In 1943 Simms was once again a member of the Monarchs. In 30 games, with 110 plate appearances, he had 15 hits and a lowly .160 average. Also, in 1943 he played left field for the South All-Stars in a North-South All Star Game; he went 2-for-4. His team included Josh Gibson, Satchel Paige, Buck Leonard, Willard Brown, and Sam Bankhead on its roster.
At the end of the 1943 season, Simms thought his time in professional baseball might be over. He moved to California in February of 1943 and got a job. Simms worked five days a week but played semipro ball on Saturdays and Sundays in the California Winter League (with the Kansas City Royals, 1943-1945).15 Soon however, he heard his Kansas City teammates asking him, “What’s the matter – you not comin’ back with us. … We need you.”16 He received a call from “Mister Wilkinson” (J.L. Wilkinson, owner of the Monarchs) and by the end of May 1944, Simms was again in Kansas City with the Monarchs, playing center field.17
After playing for Kansas City again in 1944, Simms and his wife, Mazie, moved permanently to Los Angeles. He now found employment with the Sinclair Paint Company, for whom he worked until retirement. He was able to buy a home, and the 1948 California US Voter Registrations for 1948 indicate that he and Mazie, both registered Republicans, lived at 738 East 51st Street, Los Angeles.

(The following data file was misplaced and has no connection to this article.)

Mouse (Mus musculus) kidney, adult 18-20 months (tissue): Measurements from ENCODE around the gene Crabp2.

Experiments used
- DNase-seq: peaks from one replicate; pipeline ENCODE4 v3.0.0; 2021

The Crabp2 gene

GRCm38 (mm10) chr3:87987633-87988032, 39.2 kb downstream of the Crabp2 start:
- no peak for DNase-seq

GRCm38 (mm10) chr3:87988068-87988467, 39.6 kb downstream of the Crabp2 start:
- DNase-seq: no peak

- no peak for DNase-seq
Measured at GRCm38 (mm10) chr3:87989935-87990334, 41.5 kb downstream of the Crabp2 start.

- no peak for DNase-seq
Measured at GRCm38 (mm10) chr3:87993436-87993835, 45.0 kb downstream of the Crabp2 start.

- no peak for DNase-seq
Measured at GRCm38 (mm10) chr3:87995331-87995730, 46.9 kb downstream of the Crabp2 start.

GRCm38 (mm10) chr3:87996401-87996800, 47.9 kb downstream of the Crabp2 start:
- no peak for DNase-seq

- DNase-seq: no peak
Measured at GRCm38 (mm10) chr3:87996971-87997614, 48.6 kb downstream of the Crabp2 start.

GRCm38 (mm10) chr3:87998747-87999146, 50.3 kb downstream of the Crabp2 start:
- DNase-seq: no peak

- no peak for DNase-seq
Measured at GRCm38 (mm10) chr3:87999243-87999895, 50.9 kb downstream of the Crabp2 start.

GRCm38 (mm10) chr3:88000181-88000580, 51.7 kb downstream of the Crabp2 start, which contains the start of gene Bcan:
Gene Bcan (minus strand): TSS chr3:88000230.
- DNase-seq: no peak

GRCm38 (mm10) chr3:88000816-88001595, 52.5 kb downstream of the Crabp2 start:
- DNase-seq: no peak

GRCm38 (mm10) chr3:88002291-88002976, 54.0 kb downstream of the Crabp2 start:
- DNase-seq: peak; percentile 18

While in California, Simms began to play golf and took great pride in his 6 handicap.18 He was a member of the “T” Masters’ Golf Club and was the handicap chairman in Los Angeles. On August 29, 1974, at the age of 61, Mazie died. The location of her burial is unclear. Soon after, Simms left Los Angeles and moved to Perris, California, about 70 miles east of Los Angeles, and lived there until his death at the age of 93 on May 10, 2002. He is buried in the Perris Valley Cemetery.
Willie Simms – nicknamed Bill, Simmy, and Jeep19 – was a modest man who was not certain if he could have played in the White major leagues, but he would have welcomed the opportunity to try. He loved baseball and asked himself, “Why in the world didn’t I get a job managin’ before I put the game down.”20 According to Percy Reed, a semipro ballplayer and a Negro League umpire (1929-1947), Simms was an “average ballplayer. Clean cut.”21 Average or not, Willie Simms certainly was a player many professional teams would have liked to have fielded. He admitted that his speed on the bases could not match that of Cool Papa Bell, but he regarded himself as an ideal leadoff hitter who could get on base and make things happen.
In addition to the sources cited in the Notes, the author consulted Seamheads.com, Baseball-Reference.com, Ancestry.com, GenealogyBank.com, FamilySearch.org, findagrave.com, and newspapers.com.
1 Donna Fricker, “The Louisiana Lumber Boom c. 1880-1925,” Historic Context, https://www.crt.state.la.us/Assets/OCD/hp/nationalregister/historic_contexts/The_Louisiana_Lumber_Boom_c1880-1925.pdf. Accessed May 8, 2021.